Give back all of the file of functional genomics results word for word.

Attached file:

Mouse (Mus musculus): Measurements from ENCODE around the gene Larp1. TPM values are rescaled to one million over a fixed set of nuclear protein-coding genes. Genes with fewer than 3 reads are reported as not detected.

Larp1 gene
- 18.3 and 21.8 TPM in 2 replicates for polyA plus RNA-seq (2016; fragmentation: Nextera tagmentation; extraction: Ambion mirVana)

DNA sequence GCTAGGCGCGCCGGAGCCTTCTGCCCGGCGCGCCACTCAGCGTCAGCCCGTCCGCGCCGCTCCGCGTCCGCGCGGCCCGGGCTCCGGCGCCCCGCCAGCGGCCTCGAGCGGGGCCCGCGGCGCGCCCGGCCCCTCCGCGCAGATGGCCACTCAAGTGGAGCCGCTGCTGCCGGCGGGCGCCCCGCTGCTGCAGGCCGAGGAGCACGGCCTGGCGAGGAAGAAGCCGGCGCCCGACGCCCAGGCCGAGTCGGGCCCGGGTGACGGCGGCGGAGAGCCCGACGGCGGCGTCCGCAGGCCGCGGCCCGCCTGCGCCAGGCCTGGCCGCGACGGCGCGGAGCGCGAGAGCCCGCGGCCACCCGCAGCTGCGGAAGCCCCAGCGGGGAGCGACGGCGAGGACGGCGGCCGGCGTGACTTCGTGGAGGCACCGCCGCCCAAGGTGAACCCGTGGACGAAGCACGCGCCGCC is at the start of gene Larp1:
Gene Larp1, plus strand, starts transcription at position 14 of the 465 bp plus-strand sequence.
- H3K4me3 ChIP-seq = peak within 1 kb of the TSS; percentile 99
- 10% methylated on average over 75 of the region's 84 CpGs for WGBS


Mouse (Mus musculus): Measurements from ENCODE around the gene Larp1. TPM values are rescaled to one million over a fixed set of nuclear protein-coding genes. Genes with fewer than 3 reads are reported as not detected.

Larp1 gene
- 18.3 and 21.8 TPM in 2 replicates for polyA plus RNA-seq (2016; fragmentation: Nextera tagmentation; extraction: Ambion mirVana)

DNA sequence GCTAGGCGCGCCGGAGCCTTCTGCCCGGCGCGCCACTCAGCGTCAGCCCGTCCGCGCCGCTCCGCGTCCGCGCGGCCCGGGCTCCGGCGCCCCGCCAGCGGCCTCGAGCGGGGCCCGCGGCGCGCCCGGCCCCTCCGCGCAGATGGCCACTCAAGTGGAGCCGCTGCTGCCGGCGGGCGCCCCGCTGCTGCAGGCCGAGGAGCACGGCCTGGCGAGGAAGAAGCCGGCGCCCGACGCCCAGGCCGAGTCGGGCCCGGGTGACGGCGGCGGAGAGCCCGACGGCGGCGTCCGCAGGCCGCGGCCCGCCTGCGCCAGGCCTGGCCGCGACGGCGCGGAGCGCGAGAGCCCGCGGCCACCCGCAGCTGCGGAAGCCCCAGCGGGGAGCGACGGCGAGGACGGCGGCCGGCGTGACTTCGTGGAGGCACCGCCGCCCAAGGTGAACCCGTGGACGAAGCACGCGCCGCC is at the start of gene Larp1:
Gene Larp1, plus strand, starts transcription at position 14 of the 465 bp plus-strand sequence.
- H3K4me3 ChIP-seq = peak within 1 kb of the TSS; percentile 99
- 10% methylated on average over 75 of the region's 84 CpGs for WGBS